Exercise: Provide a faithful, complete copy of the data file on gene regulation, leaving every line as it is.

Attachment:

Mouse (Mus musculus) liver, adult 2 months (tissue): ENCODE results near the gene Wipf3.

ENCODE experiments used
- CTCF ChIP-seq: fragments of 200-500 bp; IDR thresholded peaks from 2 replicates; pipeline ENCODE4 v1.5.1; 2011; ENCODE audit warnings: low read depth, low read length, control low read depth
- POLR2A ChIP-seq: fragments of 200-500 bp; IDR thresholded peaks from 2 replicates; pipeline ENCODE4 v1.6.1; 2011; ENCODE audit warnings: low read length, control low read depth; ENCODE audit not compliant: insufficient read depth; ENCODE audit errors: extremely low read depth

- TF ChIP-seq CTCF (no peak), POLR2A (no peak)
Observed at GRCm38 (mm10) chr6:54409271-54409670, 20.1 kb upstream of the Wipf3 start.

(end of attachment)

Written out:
Mouse (Mus musculus) liver, adult 2 months (tissue): ENCODE results near the gene Wipf3.

ENCODE experiments used
- CTCF ChIP-seq: fragments of 200-500 bp; IDR thresholded peaks from 2 replicates; pipeline ENCODE4 v1.5.1; 2011; ENCODE audit warnings: low read depth, low read length, control low read depth
- POLR2A ChIP-seq: fragments of 200-500 bp; IDR thresholded peaks from 2 replicates; pipeline ENCODE4 v1.6.1; 2011; ENCODE audit warnings: low read length, control low read depth; ENCODE audit not compliant: insufficient read depth; ENCODE audit errors: extremely low read depth

- TF ChIP-seq CTCF (no peak), POLR2A (no peak)
Observed at GRCm38 (mm10) chr6:54409271-54409670, 20.1 kb upstream of the Wipf3 start.